Mar 4, 2011

Communities reject initiative to regulate community referenda

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On February 18 and February 20, two more municipalities in the western department of Quetzaltenango held community referendums on mining.  In the midst of a fierce national debate, will their resounding 'NO' be respected?

With the referedum in San Juan Ostuncalco and the referendum in Olintepeque, Guatemalans have now organized 50 referendums through which participants have voted 'NO' to large-scale development projects carried out in indigenous territory without the local population's input and consent. 

Referendums have gained momentum in recent years as a tool in defending the agency and self-determination of rural communities facing possible displacement, environmental damage and other consequences due to development projects planned for their land. 

Since 2005, over 600,000 people have participated in referendums organized in accordance with Guatemalan and international law, including the International Labor Organization's Convention 169.

The Guatemalan state and transnational companies face increasing pressure to consult and inform local populations on development projects.  Meanwhile, social movements are gaining momentum through the referendum organizing process.  Many from government, private enterprise and international institutions have proposed creating a system for regulating that process.  United Nations Special Rapporteur on the rights of indigenous people, James Anaya, is among the proponents of some form of regulation.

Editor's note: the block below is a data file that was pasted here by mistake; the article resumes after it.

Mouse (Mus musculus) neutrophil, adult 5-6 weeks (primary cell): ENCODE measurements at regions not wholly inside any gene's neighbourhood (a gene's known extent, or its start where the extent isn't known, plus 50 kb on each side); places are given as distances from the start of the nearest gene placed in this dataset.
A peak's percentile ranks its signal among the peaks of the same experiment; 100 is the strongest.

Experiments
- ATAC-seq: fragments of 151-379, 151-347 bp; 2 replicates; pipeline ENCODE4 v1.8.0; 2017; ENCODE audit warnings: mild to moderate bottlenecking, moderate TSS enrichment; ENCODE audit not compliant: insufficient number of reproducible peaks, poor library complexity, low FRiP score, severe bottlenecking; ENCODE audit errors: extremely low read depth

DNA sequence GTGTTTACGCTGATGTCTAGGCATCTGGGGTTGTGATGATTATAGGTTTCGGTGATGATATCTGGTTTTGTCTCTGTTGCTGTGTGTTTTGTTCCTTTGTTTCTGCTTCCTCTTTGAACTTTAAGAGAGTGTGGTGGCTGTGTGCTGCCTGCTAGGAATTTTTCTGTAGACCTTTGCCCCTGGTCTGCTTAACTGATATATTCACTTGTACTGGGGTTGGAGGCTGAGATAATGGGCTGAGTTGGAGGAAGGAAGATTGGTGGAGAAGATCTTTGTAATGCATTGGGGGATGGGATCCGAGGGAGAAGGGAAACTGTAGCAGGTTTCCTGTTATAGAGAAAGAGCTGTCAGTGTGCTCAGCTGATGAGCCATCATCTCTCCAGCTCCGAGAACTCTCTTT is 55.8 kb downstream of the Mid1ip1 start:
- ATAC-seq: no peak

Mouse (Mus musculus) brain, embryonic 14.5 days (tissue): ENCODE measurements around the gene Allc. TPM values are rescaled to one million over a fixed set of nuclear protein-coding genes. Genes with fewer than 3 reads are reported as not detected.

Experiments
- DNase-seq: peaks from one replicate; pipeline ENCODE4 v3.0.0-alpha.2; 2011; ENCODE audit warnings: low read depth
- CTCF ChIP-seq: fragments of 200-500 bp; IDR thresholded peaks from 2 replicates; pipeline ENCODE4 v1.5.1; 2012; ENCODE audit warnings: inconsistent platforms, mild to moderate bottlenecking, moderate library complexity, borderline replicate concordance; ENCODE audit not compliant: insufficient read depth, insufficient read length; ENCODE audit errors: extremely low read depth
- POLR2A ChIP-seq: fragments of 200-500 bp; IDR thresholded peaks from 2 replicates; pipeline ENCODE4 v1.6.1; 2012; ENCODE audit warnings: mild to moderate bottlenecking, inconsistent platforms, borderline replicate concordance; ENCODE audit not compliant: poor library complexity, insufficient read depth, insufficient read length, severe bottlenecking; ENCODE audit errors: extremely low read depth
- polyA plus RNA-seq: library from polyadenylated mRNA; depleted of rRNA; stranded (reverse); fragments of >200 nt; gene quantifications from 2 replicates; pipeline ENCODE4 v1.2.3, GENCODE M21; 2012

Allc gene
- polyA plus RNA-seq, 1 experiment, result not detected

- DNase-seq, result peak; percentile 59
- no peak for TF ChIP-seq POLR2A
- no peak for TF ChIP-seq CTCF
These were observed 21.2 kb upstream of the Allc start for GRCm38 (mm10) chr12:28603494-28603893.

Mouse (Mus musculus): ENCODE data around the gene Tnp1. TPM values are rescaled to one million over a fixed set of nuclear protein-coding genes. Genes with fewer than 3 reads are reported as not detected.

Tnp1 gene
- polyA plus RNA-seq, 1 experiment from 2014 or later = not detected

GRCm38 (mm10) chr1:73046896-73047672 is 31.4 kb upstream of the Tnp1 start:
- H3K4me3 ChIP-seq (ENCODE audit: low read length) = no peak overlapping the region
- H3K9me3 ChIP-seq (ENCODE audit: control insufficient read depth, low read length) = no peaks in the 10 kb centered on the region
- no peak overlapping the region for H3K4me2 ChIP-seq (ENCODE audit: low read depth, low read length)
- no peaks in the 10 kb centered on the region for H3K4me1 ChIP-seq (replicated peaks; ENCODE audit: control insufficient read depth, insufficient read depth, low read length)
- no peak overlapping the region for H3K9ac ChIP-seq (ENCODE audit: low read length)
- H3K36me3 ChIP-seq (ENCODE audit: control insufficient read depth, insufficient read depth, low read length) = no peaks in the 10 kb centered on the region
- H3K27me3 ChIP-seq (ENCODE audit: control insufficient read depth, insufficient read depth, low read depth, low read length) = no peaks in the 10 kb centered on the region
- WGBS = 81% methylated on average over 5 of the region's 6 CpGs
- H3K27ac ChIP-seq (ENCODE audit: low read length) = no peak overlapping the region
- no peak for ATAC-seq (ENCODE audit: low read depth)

The government's current proposal, however, has been rejected by multiple community-based organizations that were not included in its development.  Wary that the proposed regulation could be used to delegitimize their struggles, these organizations seek official recognition of the referendums that have already been held (legitimately and according to the law).  They ask that the referendums remain a tool used for and by local communities directly affected by dams, mining and other projects.

The government has set April 10 as the deadline for feedback on the proposal, leaving little time for consultation and consensus-building.  The stakes are high, with pressure mounting on the Marlin mine to suspend operations until a proper consultation and further impact studies can be carried out, a recommendation included in Anaya's final report released today.

For further reading and amazing photography, we share with you photo essays about the referendums in Quetzaltenango and protests at President Alvaro Colom's unveiling of the government regulation proposal.


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